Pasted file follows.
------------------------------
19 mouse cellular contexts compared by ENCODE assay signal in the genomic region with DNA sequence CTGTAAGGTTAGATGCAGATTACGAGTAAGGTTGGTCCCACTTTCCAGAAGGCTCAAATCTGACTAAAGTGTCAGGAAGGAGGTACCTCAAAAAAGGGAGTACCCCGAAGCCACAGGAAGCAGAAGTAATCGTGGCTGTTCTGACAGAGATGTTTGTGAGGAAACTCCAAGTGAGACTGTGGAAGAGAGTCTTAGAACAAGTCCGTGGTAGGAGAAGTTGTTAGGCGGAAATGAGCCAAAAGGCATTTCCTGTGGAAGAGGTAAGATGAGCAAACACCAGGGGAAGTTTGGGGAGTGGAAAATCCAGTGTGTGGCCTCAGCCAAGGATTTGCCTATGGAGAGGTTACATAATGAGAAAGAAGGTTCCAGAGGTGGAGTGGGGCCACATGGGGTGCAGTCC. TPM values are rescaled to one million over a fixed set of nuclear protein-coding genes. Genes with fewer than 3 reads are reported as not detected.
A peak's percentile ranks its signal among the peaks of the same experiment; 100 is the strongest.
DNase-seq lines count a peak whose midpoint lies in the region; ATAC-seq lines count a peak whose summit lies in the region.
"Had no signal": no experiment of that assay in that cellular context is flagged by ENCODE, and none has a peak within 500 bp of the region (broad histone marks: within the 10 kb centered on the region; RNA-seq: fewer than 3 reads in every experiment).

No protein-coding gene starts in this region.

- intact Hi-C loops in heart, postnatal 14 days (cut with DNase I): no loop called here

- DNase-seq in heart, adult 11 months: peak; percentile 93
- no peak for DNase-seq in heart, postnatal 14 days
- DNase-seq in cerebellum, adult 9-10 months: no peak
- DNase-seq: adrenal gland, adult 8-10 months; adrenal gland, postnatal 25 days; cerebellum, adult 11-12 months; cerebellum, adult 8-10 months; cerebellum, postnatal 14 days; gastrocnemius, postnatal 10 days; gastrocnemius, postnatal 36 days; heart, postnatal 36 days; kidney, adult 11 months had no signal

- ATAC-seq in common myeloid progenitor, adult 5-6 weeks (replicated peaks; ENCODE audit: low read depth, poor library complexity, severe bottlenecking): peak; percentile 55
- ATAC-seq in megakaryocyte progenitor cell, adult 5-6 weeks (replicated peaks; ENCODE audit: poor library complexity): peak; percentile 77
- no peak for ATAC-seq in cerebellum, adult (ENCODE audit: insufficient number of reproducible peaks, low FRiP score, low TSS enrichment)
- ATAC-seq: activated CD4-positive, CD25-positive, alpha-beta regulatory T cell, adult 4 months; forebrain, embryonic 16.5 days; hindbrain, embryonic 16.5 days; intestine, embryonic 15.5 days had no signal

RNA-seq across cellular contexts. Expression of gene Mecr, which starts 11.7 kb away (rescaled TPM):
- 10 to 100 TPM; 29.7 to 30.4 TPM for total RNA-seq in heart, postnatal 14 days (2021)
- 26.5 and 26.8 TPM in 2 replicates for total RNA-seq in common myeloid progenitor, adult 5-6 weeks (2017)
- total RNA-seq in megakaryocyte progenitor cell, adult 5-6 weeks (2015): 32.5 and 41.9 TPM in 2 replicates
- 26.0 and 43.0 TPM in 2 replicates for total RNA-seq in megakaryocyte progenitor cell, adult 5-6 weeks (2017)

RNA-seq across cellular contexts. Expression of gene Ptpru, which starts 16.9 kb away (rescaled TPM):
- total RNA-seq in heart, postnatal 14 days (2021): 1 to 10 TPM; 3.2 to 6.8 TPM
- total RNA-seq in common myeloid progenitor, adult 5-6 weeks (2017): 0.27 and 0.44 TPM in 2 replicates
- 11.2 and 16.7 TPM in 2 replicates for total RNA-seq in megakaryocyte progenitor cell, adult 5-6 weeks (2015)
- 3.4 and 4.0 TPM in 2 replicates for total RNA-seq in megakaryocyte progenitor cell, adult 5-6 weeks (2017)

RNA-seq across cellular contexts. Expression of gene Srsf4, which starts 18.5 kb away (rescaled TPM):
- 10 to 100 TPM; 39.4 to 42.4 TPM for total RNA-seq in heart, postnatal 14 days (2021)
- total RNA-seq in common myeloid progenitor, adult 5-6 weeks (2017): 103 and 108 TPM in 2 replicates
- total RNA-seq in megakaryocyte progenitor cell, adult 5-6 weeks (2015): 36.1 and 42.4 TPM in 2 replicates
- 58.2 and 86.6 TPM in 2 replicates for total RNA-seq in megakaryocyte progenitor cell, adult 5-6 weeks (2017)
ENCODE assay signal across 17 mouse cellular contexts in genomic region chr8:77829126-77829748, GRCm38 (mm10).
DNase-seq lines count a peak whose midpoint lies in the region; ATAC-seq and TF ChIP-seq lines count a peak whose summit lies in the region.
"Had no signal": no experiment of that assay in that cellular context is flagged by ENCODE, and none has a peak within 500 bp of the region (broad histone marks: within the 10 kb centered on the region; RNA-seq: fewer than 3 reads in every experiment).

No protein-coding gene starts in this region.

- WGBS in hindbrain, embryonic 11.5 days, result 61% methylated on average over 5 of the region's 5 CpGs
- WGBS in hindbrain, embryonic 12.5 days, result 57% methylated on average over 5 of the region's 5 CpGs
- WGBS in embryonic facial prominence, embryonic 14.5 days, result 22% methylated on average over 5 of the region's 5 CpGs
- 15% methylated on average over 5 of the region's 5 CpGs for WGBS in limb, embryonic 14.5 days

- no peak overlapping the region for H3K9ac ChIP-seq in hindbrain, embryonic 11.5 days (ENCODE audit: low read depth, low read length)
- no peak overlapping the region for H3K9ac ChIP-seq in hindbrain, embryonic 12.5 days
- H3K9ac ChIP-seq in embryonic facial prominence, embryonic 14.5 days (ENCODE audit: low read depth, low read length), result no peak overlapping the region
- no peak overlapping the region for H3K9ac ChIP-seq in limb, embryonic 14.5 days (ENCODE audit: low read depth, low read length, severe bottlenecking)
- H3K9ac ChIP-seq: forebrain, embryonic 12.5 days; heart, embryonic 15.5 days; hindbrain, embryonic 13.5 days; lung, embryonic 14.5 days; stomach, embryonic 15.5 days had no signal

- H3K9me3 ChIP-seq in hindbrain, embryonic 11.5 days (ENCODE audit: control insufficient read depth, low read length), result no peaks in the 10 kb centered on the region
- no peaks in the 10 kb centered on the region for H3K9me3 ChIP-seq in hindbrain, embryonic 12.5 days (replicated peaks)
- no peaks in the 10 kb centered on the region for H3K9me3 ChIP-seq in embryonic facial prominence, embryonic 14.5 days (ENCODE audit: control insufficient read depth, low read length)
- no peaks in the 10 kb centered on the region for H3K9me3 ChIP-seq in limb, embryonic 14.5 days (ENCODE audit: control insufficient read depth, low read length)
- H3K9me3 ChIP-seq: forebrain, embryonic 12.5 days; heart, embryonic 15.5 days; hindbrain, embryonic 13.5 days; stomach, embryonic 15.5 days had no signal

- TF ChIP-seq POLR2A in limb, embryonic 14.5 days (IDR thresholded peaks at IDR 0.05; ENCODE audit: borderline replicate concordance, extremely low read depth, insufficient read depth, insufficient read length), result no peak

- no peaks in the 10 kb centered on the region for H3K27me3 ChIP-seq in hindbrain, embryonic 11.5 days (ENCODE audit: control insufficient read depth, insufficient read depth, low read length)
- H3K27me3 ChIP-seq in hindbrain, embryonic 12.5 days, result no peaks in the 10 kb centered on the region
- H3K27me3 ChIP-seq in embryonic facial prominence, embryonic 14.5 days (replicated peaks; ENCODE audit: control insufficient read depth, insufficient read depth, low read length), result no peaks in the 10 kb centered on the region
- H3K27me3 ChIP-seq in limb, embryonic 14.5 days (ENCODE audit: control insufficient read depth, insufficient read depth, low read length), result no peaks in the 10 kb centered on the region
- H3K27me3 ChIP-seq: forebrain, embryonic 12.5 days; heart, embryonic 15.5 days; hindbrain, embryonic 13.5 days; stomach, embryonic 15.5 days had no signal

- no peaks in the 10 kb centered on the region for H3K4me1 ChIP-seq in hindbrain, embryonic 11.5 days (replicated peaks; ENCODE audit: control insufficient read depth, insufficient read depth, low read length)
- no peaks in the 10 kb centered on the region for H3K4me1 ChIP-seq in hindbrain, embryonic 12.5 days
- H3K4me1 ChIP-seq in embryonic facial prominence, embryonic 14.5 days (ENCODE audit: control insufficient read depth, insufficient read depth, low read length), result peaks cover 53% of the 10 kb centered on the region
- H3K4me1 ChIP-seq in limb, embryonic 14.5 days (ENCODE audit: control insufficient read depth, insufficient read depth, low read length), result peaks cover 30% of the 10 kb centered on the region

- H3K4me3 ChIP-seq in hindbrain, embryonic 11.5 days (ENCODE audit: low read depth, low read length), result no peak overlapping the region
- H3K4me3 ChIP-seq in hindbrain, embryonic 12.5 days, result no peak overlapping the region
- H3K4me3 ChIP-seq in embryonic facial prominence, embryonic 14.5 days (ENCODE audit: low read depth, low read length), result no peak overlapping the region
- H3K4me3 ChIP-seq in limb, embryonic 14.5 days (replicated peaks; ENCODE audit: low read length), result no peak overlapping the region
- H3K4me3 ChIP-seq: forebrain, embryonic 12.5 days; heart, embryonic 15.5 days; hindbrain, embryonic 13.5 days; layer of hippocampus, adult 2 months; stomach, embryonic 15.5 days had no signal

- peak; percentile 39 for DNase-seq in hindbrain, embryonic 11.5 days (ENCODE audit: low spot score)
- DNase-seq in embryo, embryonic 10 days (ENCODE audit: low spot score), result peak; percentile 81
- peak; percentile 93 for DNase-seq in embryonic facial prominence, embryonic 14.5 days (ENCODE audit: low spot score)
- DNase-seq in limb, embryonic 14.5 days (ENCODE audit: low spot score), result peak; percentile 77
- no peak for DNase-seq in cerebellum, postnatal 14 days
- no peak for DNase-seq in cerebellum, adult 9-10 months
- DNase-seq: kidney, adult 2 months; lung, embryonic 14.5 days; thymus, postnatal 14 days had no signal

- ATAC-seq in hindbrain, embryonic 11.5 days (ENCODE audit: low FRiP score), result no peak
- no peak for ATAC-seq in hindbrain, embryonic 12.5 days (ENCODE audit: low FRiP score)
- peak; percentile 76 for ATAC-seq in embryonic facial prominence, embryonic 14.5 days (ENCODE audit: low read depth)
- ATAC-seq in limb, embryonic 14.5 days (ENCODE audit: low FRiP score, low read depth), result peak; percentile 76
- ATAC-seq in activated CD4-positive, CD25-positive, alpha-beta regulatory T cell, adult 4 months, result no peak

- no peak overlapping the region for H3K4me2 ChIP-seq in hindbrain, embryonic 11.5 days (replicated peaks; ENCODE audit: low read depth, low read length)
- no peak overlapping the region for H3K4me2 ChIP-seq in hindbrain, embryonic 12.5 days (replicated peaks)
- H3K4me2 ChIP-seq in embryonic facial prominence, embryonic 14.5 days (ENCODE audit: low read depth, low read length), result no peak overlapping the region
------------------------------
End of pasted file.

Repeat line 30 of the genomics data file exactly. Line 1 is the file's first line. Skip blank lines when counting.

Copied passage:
ENCODE assay signal across 17 mouse cellular contexts in genomic region chr8:77829126-77829748, GRCm38 (mm10).